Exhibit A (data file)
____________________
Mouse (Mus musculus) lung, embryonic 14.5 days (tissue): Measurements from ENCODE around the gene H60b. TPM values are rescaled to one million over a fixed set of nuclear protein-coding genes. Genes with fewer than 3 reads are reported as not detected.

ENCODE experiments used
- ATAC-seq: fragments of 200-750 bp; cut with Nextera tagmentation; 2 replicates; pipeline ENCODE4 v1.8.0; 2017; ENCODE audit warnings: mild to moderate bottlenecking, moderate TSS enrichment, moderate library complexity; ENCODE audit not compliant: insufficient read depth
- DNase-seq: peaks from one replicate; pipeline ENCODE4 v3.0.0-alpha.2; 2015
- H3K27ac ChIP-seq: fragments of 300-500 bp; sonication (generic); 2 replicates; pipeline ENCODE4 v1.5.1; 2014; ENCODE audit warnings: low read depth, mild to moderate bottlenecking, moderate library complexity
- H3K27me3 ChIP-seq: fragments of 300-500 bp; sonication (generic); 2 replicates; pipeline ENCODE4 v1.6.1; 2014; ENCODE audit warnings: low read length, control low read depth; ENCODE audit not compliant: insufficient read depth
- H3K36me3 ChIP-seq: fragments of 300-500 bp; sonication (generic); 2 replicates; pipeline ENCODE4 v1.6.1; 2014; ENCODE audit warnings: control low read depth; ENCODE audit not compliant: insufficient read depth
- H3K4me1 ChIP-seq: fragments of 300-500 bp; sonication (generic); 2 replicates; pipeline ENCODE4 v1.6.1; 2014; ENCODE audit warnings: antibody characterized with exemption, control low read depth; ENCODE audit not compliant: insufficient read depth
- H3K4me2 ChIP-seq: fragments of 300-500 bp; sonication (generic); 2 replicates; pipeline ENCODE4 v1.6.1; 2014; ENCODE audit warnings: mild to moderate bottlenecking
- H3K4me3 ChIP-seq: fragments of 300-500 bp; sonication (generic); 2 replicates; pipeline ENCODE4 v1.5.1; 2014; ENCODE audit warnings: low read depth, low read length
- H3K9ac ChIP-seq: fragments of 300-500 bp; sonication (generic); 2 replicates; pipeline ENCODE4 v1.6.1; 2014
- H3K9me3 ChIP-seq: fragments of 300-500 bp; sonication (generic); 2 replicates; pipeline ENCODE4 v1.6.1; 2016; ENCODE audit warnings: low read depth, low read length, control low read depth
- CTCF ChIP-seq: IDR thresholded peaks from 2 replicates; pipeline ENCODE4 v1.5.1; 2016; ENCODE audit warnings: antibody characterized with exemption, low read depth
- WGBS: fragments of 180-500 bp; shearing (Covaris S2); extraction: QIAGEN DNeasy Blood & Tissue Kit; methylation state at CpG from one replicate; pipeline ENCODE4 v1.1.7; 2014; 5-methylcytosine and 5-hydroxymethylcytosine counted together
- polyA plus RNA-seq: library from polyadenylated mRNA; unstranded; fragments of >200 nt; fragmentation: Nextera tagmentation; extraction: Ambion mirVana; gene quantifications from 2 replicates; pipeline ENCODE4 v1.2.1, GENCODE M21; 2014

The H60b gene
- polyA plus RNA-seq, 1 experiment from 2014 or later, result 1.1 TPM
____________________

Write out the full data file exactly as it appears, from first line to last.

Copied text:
Mouse (Mus musculus) lung, embryonic 14.5 days (tissue): Measurements from ENCODE around the gene H60b. TPM values are rescaled to one million over a fixed set of nuclear protein-coding genes. Genes with fewer than 3 reads are reported as not detected.

ENCODE experiments used
- ATAC-seq: fragments of 200-750 bp; cut with Nextera tagmentation; 2 replicates; pipeline ENCODE4 v1.8.0; 2017; ENCODE audit warnings: mild to moderate bottlenecking, moderate TSS enrichment, moderate library complexity; ENCODE audit not compliant: insufficient read depth
- DNase-seq: peaks from one replicate; pipeline ENCODE4 v3.0.0-alpha.2; 2015
- H3K27ac ChIP-seq: fragments of 300-500 bp; sonication (generic); 2 replicates; pipeline ENCODE4 v1.5.1; 2014; ENCODE audit warnings: low read depth, mild to moderate bottlenecking, moderate library complexity
- H3K27me3 ChIP-seq: fragments of 300-500 bp; sonication (generic); 2 replicates; pipeline ENCODE4 v1.6.1; 2014; ENCODE audit warnings: low read length, control low read depth; ENCODE audit not compliant: insufficient read depth
- H3K36me3 ChIP-seq: fragments of 300-500 bp; sonication (generic); 2 replicates; pipeline ENCODE4 v1.6.1; 2014; ENCODE audit warnings: control low read depth; ENCODE audit not compliant: insufficient read depth
- H3K4me1 ChIP-seq: fragments of 300-500 bp; sonication (generic); 2 replicates; pipeline ENCODE4 v1.6.1; 2014; ENCODE audit warnings: antibody characterized with exemption, control low read depth; ENCODE audit not compliant: insufficient read depth
- H3K4me2 ChIP-seq: fragments of 300-500 bp; sonication (generic); 2 replicates; pipeline ENCODE4 v1.6.1; 2014; ENCODE audit warnings: mild to moderate bottlenecking
- H3K4me3 ChIP-seq: fragments of 300-500 bp; sonication (generic); 2 replicates; pipeline ENCODE4 v1.5.1; 2014; ENCODE audit warnings: low read depth, low read length
- H3K9ac ChIP-seq: fragments of 300-500 bp; sonication (generic); 2 replicates; pipeline ENCODE4 v1.6.1; 2014
- H3K9me3 ChIP-seq: fragments of 300-500 bp; sonication (generic); 2 replicates; pipeline ENCODE4 v1.6.1; 2016; ENCODE audit warnings: low read depth, low read length, control low read depth
- CTCF ChIP-seq: IDR thresholded peaks from 2 replicates; pipeline ENCODE4 v1.5.1; 2016; ENCODE audit warnings: antibody characterized with exemption, low read depth
- WGBS: fragments of 180-500 bp; shearing (Covaris S2); extraction: QIAGEN DNeasy Blood & Tissue Kit; methylation state at CpG from one replicate; pipeline ENCODE4 v1.1.7; 2014; 5-methylcytosine and 5-hydroxymethylcytosine counted together
- polyA plus RNA-seq: library from polyadenylated mRNA; unstranded; fragments of >200 nt; fragmentation: Nextera tagmentation; extraction: Ambion mirVana; gene quantifications from 2 replicates; pipeline ENCODE4 v1.2.1, GENCODE M21; 2014

The H60b gene
- polyA plus RNA-seq, 1 experiment from 2014 or later, result 1.1 TPM